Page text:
Wednesday, December 26, 2012

Matthew 2:1-12 Epiphany of our Lord: The Visitation of the Magi

When Jesus was born in Bethlehem of Judea,
in the days of King Herod, 
behold, magi from the east arrived in Jerusalem, saying, 
“Where is the newborn king of the Jews?
We saw his star at its rising
and have come to do him homage.”
When King Herod heard this,
he was greatly troubled, 
and all Jerusalem with him.
Assembling all the chief priests and the scribes of the people, 
He inquired of them where the Christ was to be born.
They said to him, “In Bethlehem of Judea, 
for thus it has been written through the prophet:
And you, Bethlehem, land of Judah,
are by no means least among the rulers of Judah;
since from you shall come a ruler,
who is to shepherd my people Israel.”

Then Herod called the magi secretly 
and ascertained from them the time of the star’s appearance.
He sent them to Bethlehem and said, 
“Go and search diligently for the child.
When you have found him, bring me word, 
that I too may go and do him homage.”
After their audience with the king they set out.
And behold, the star that they had seen at its rising preceded them, 
until it came and stopped over the place where the child was.
They were overjoyed at seeing the star, 
and on entering the house
they saw the child with Mary his mother.
They prostrated themselves and did him homage.
Then they opened their treasures 
and offered him gifts of gold, frankincense, and myrrh.
And having been warned in a dream not to return to Herod, 
they departed for their country by another way.

In this passage we are reminded of Jesus' divine kingship. Here Matthew has crafted the birth narrative to high light Jesus' Davidic heritage  Instead of poor shepherd, he is venerated by wise men from the East and given gifts of gold, frankincense and myrrh. Little is known about these wise men. Tradition names them Balthazar, Melchoir, and Caspar. Above the Church of the Nativity, is a mosaic depicting the three wise men. According to tradition, the reason the Church of the Nativity was spared from destruction by the Persians is because they recognized the wise men as being their ancestors.  

Sunday, December 23, 2012

Matthew 1:18-25 For unto us a child is born!

This is how the birth of Jesus Christ came about.
When his mother Mary was betrothed to Joseph,
but before they lived together,
she was found with child through the Holy Spirit.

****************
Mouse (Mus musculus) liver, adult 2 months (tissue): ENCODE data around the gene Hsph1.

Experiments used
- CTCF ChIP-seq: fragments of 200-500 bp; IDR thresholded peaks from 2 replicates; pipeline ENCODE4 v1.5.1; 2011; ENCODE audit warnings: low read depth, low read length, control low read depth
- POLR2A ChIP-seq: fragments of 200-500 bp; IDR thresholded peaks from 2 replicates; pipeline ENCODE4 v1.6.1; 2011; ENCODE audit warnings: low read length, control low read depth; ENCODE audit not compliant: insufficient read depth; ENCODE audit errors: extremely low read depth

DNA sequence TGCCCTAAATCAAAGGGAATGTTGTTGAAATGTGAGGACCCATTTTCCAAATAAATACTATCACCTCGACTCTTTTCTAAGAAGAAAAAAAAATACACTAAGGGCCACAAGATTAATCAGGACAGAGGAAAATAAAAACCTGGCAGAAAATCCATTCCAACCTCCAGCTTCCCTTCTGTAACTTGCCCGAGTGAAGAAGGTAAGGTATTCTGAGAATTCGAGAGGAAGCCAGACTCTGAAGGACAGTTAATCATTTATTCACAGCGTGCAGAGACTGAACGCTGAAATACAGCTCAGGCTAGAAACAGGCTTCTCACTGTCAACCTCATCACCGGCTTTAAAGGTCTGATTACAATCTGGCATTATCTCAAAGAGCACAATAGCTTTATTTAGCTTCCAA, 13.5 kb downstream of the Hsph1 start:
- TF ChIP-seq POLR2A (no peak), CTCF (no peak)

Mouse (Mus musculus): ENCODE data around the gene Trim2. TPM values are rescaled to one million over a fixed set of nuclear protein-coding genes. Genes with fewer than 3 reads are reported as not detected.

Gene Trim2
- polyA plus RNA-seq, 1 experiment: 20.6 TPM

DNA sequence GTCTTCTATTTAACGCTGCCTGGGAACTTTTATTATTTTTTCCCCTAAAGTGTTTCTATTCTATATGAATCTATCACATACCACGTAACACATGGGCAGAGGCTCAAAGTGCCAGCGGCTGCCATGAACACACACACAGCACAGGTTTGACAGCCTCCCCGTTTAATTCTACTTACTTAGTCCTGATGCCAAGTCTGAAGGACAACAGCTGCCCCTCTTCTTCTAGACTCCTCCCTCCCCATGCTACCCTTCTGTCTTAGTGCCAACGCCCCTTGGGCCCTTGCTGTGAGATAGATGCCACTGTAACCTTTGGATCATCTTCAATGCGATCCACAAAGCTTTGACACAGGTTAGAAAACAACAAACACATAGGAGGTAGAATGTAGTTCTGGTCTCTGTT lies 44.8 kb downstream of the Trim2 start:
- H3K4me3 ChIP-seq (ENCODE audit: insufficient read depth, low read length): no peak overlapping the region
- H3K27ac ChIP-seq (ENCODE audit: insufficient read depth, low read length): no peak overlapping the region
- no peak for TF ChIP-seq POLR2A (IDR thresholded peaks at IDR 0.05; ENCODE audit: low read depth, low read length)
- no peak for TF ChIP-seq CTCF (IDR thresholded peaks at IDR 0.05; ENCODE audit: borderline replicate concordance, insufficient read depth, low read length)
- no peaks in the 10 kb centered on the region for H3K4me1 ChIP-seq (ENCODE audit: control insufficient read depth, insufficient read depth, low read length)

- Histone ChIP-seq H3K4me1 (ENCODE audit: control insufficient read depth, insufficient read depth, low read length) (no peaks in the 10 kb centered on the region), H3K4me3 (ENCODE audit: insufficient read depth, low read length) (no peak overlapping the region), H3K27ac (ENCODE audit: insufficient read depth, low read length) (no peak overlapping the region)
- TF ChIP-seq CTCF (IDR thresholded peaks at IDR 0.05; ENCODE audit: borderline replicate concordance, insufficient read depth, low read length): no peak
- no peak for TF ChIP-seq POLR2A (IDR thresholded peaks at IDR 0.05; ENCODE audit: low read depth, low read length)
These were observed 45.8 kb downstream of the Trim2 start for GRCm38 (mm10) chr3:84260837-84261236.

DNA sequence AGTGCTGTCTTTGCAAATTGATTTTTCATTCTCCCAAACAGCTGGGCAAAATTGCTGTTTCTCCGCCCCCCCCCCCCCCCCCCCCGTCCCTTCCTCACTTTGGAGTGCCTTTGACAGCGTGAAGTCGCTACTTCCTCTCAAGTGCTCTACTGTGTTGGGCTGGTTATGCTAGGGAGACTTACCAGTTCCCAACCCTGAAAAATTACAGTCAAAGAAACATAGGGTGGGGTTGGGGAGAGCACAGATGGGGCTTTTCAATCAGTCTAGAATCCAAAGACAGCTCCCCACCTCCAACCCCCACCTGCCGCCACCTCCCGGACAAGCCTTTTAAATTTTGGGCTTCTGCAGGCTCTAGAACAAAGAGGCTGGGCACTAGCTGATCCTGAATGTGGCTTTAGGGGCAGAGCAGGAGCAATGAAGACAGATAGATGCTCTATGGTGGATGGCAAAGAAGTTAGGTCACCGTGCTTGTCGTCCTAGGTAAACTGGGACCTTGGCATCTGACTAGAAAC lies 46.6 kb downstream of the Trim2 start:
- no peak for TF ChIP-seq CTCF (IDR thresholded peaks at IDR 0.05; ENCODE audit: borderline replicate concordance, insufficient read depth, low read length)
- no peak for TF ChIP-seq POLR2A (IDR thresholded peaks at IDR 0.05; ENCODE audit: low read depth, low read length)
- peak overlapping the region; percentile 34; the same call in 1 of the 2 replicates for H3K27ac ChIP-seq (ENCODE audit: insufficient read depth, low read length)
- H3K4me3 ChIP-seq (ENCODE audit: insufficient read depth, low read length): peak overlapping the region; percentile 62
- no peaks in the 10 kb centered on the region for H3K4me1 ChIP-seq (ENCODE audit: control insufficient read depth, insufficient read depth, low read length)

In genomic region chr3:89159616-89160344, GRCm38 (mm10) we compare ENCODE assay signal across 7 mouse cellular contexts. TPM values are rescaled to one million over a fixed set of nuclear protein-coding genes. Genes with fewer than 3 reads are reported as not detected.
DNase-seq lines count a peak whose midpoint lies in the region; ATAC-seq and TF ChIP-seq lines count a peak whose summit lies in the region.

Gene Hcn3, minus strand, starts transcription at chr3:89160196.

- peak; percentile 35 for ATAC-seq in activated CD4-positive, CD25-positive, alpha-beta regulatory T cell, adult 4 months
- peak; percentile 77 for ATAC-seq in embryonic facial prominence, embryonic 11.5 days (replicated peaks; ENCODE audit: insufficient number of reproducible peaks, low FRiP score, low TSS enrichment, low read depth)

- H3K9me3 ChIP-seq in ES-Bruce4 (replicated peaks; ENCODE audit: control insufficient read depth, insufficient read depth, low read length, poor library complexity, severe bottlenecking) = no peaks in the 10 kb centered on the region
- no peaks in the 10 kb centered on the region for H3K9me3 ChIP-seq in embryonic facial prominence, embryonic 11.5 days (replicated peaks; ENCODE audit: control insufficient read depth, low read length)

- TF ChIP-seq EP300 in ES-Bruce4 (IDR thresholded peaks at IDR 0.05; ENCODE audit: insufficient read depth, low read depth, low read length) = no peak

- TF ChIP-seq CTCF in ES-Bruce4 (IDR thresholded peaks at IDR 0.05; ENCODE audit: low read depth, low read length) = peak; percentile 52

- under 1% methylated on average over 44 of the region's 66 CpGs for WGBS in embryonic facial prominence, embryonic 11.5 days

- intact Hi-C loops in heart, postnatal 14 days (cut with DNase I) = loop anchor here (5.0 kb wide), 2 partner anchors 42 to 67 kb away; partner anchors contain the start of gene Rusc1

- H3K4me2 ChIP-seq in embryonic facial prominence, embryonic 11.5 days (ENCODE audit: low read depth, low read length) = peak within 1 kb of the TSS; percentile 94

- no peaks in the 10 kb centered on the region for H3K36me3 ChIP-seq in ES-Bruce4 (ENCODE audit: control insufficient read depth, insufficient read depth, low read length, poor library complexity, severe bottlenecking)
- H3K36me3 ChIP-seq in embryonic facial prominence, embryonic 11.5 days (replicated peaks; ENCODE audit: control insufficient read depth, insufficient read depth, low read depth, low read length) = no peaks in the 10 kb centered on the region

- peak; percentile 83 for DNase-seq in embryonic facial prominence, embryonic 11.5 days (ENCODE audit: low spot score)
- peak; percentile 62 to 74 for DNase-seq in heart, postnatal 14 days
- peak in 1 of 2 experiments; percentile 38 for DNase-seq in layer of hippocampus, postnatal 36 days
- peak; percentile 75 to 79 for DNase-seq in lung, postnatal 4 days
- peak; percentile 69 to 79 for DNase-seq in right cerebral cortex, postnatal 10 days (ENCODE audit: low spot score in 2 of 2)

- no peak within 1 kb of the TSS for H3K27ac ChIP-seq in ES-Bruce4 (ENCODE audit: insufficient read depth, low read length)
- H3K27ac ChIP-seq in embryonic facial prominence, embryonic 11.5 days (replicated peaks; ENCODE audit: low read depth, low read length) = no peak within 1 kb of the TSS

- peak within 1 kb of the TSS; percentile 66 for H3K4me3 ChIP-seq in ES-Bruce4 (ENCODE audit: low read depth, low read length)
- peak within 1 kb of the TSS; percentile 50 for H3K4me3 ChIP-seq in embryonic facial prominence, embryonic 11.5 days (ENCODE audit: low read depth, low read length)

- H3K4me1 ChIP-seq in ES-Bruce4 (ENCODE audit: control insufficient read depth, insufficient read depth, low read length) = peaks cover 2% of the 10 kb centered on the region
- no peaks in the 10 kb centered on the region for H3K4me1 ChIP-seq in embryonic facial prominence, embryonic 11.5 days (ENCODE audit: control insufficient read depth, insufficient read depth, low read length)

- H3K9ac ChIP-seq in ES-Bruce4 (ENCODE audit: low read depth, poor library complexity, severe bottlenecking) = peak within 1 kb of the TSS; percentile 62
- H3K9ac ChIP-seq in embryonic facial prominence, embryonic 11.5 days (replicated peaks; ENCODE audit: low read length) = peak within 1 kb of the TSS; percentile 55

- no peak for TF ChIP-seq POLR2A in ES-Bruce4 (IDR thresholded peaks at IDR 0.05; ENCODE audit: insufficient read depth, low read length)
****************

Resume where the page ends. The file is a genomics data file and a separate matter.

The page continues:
Joseph her husband, since he was a righteous man,
yet unwilling to expose her to shame,
decided to divorce her quietly.
Such was his intention when, behold,
the angel of the Lord appeared to him in a dream and said,
"Joseph, son of David,
do not be afraid to take Mary your wife into your home.
For it is through the Holy Spirit
that this child has been conceived in her.
She will bear a son and you are to name him Jesus,
because he will save his people from their sins."
All this took place to fulfill
what the Lord had said through the prophet:
Behold, the virgin shall conceive and bear a son,
and they shall name him Emmanuel,
which means "God is with us."
When Joseph awoke,
he did as the angel of the Lord had commanded him
and took his wife into his home.
He had no relations with her until she bore a son,
and he named him Jesus.

Rejoice the Lord is King! In this passage, Matthew depicts the birth of Jesus in a radically different way than Luke. Here, Joseph and Mary live in Bethlehem and Jesus is born in a house. This is significant because in the Gospel of Luke, Joseph and Mary go to Bethlehem and Jesus is born in a manger. It is clear that the theological significance of Jesus' origins in Bethlehem is his relationship with the house of David. Bethlehem was the town of David and his family. The birth in Bethlehem links Jesus with the house of David and fulfills Micah 5:2

“But you, Bethlehem Ephrathah,
    though you are small among the clans[b] of Judah,
out of you will come for me
    one who will be ruler over Israel,
whose origins are from of old,
    from ancient times.” 

Saturday, December 22, 2012

Luke 1:39-45 The Visitation: Mary visits Elizabeth

Mary set out
and traveled to the hill country in haste
to a town of Judah,
where she entered the house of Zechariah
and greeted Elizabeth.
When Elizabeth heard Mary's greeting,
the infant leaped in her womb,
and Elizabeth, filled with the Holy Spirit,
cried out in a loud voice and said,
"Blessed are you among women,
and blessed is the fruit of your womb.
And how does this happen to me,
that the mother of my Lord should come to me?
For at the moment the sound of your greeting reached my ears,
the infant in my womb leaped for joy.
Blessed are you who believed
that what was spoken to you by the Lord
would be fulfilled."